In a bid to assess racial and gender bias in its artificial intelligence/machine learning systems, Twitter is starting a new initiative called Responsible Machine Learning.
Terming it a long journey in its early days, Twitter said the initiative will assess any “unintentional harms” caused by its algorithms.
“When Twitter uses ML, it can impact hundreds of millions of Tweets per day, and sometimes, the way a system was designed to help could start to behave differently than was intended,” said Jutta Williams and Rumman Chowdhury from Twitter.
“These subtle shifts can then start to impact the people using Twitter and we want to make sure we’re studying those changes and using them to build a better product,” they said in a statement late on Thursday.
Twitter’s Responsible ML working group is interdisciplinary and is made up of people from across the company, including technical, research, trust and safety, and product teams.
“Leading this work is our ML Ethics, Transparency and Accountability (META) team: a dedicated group of engineers, researchers, and data scientists collaborating across the company to assess downstream or current unintentional harms in the algorithms we use and to help Twitter prioritise which issues to tackle first,” the company elaborated.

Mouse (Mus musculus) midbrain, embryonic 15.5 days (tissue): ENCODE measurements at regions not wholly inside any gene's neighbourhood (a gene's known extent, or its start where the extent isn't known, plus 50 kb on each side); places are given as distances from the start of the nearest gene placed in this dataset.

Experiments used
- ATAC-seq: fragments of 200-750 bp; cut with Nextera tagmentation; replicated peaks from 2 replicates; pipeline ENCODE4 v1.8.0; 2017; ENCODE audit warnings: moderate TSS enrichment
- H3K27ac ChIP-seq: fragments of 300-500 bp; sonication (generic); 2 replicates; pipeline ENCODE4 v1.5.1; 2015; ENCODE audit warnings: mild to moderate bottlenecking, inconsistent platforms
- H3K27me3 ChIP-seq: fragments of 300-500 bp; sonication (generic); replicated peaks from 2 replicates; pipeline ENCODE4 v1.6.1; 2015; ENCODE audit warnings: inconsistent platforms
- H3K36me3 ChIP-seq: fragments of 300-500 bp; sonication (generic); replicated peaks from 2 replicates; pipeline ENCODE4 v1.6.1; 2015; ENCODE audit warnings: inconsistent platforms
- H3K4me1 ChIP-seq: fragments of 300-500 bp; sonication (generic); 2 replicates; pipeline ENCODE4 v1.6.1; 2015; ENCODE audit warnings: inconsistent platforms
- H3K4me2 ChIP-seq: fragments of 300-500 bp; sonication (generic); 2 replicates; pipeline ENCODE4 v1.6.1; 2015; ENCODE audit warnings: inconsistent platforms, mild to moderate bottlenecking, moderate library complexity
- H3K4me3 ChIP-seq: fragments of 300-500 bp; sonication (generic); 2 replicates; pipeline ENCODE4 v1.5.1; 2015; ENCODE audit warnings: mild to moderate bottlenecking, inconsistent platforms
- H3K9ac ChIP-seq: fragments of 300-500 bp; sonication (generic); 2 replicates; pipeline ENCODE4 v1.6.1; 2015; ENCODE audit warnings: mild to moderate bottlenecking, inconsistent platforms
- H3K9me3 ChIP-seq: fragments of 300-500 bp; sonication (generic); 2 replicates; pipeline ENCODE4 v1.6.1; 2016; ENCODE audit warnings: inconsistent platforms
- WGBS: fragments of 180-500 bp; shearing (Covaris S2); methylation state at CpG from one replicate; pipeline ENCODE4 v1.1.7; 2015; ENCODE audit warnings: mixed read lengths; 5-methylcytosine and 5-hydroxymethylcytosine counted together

Twitter said it will research and understand the impact of ML decisions, conduct in-depth analysis and studies to assess the existence of potential harms in the algorithms it uses.
Some of the tasks will be a gender and racial bias analysis of its image cropping (saliency) algorithm, a fairness assessment of our Home timeline recommendations across racial subgroups and an analysis of content recommendations for different political ideologies across seven countries.
“The most impactful applications of responsible ML will come from how we apply our learnings to build a better Twitter,” the company said.
This may result in changing its product, such as removing an algorithm and giving people more control over the images they Tweet.
Twitter said it is also building explainable ML solutions so people can better understand its algorithms, what informs them, and how they impact what they see on the platform.
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